Ah, well, here we go again, I suppose. While the entire season has been an up-and-down rollercoaster for the Timberwolves, this recent five game losing streak certainly feels different than the eight losses in nine games stretch earlier in the season.
For the most part, Minnesota was remaining somewhat competitive during those early season losses. This latest skid has been different, namely the past three games. During their three game homestand, Minnesota was outscored by 60 points, and without garbage time the losses could have been even worse.
While the offense still is in a rut, there is still (blind?) reason to believe that D’Angelo Russell, Anthony Edwards, and Karl-Anthony Towns will be able to figure out how to score efficiently as a group.
The defense, however, is showing some real cause for concern without an obvious in-house or strategic answer. That’s a huge problem.
Much was made of Minnesota’s outstanding start to the season on that end of the floor, and it was deserved. By bringing Karl-Anthony Towns to the level of ball-screens, Minnesota had found a way to engage their most important defender in a way that drop coverage could not and had not. The Wolves relies heavily on players like Anthony Edwards, Malik Beasley, Jaden McDaniels, and Jarred Vanderbilt to function as the “low-man” to (in theory) take away the easy lob or dump-off to the Big rolling to the rim.
Over Minnesota’s first 23 games (all but the most recent three-game skid), the Wolves held opponents to an outstanding 105.5 points per-100 possessions, which was roughly a top-5 mark in the league. During the recent homestand, though, Minnesota has been absolutely shredded, giving up 123.8 points per-100 possessions. That number is so bad, that it is difficult to put into perspective. Needless to say, the defense has fallen off of a cliff.
While some could try to argue that this is merely a small sample size problem, I’d argue that the eye-test shows real cause for concern that this may not get better any time soon.
It didn’t help that Minnesota’s last three opponents are three teams with a deadly pick-and-roll attack, but the Cleveland Cavaliers put up their second-highest point total of the season last night, the Utah Jazz put up their second-highest point total of the season, and the Atlanta Hawks made the most three-pointers in the NBA this season on Monday night. That’s not just bad defense, that’s catastrophic.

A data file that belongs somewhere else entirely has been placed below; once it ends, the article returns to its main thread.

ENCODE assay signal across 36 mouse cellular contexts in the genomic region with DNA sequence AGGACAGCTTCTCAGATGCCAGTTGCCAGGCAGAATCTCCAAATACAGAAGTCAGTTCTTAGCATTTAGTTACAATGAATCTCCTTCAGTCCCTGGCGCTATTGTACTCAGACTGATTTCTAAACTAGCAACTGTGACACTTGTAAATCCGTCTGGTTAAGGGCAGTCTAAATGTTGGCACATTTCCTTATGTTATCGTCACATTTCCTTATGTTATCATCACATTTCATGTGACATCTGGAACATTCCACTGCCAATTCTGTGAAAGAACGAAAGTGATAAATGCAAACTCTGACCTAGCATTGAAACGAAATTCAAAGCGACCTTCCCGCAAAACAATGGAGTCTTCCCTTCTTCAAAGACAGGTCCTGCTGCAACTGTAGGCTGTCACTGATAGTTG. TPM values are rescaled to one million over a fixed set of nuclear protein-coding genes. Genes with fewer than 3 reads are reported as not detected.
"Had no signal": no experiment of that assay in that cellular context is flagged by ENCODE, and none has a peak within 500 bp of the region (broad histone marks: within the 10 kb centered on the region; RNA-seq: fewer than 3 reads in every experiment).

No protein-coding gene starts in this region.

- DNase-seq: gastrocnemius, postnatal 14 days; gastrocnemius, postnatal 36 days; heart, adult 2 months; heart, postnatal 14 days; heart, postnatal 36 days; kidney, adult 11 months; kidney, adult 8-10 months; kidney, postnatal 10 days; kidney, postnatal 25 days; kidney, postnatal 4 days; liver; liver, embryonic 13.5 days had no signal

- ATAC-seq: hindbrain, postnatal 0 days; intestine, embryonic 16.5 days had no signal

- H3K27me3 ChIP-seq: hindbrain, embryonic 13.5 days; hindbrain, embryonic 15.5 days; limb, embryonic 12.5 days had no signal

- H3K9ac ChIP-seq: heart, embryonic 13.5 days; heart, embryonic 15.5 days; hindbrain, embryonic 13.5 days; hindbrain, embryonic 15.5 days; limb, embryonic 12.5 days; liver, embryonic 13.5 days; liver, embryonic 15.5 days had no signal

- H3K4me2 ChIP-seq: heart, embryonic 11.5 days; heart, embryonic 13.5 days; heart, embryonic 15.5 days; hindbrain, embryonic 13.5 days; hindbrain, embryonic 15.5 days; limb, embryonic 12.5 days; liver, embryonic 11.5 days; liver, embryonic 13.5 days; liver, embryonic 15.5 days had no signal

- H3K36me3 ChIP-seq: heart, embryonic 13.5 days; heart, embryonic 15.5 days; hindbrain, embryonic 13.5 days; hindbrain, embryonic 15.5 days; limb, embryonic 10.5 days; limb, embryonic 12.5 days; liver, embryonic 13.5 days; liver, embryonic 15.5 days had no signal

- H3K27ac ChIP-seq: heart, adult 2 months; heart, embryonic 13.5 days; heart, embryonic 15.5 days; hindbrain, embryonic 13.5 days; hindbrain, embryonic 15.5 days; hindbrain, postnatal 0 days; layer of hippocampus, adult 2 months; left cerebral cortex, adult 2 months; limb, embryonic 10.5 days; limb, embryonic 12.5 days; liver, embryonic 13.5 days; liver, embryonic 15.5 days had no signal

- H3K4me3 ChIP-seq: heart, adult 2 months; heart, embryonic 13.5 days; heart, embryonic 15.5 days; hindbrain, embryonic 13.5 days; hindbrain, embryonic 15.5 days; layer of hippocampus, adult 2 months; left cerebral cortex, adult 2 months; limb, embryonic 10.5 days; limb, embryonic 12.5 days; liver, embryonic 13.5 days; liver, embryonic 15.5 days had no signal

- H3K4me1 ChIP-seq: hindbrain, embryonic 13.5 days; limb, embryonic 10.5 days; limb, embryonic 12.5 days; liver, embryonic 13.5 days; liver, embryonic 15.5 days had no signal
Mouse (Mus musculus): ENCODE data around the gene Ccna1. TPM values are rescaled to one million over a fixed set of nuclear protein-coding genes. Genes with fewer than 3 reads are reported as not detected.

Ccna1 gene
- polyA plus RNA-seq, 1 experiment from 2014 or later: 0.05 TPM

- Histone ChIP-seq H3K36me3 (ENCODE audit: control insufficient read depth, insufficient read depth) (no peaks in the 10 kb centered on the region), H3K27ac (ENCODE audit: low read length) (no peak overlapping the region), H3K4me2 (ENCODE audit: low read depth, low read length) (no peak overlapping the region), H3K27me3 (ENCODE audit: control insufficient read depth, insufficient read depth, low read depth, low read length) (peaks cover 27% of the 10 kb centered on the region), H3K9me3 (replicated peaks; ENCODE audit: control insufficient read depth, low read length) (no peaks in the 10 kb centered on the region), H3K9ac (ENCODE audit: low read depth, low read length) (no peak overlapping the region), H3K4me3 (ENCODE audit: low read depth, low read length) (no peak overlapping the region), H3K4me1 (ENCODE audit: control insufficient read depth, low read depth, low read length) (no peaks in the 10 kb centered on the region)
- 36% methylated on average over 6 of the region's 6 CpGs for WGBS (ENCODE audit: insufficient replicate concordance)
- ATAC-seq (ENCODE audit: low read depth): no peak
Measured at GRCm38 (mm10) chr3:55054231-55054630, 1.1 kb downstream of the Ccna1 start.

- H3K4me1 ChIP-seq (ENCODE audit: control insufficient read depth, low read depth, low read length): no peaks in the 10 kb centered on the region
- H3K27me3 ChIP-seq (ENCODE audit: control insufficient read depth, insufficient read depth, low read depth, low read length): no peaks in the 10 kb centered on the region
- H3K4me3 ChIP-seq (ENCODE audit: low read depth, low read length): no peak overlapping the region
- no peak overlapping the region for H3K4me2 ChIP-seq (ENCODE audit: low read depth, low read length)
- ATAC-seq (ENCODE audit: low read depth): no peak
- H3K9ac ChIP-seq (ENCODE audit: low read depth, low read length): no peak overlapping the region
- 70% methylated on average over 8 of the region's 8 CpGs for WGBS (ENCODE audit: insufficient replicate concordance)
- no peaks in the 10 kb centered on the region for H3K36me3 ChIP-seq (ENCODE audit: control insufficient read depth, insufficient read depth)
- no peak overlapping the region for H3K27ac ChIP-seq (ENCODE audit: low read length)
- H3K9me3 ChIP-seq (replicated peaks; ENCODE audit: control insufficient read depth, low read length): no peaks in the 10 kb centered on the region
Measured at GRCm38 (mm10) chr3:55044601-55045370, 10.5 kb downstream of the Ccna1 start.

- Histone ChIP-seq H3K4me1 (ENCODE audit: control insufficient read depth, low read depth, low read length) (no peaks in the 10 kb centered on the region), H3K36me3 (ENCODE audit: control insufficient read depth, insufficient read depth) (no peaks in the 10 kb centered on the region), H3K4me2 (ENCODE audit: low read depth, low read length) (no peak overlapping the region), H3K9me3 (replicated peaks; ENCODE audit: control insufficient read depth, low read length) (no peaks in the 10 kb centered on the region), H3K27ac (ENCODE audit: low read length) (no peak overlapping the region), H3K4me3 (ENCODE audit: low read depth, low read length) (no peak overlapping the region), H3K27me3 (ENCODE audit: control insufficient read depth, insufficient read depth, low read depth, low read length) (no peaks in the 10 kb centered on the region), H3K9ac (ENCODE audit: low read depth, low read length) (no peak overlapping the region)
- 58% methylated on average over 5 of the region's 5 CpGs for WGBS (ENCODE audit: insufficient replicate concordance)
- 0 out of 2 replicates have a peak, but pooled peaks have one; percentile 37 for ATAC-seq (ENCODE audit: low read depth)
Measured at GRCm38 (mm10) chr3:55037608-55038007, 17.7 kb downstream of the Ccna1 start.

EVERY single three-pointer from our franchise record-breaking night pic.twitter.com/7hlE5lOrd1— Atlanta Hawks (@ATLHawks) December 7, 2021
As alluded to before, the difference has come in the way teams have fared against Minnesota’s PnR defense, and the big worry for me is that I don’t think the Wolves have really changed the way they’re defending these actions, or defended them “worse”, necessarily.
In fact, that Minnesota has defended these all the same way is the problem. In the early portion of the season, teams hadn’t completely scouted the Wolves new defensive identity. It’s not that teams had never seen a team play at-the-level before, but every defense does things just a little bit differently, with their own intricacies.
With a quarter of the season now past, it’s fair to assume that teams have the Wolves scouted.
That has left the Wolves looking like a middle of the road relief pitcher in baseball. The Wolves are the career journeyman who throws a 96mph fastball up in the strike zone every time. You can get away with that against lower level competition, but against top competition, that reliever needs a second pitch to keep the hitter off-balance.
The Wolves have no off-speed pitch, or at least no passable one. Like the journeyman reliever, the Wolves default defense is the scheme for their talent and personnel. It should be what they’re playing the majority of the time, but NBA offenses are simply too good to just do the same thing over and over again against.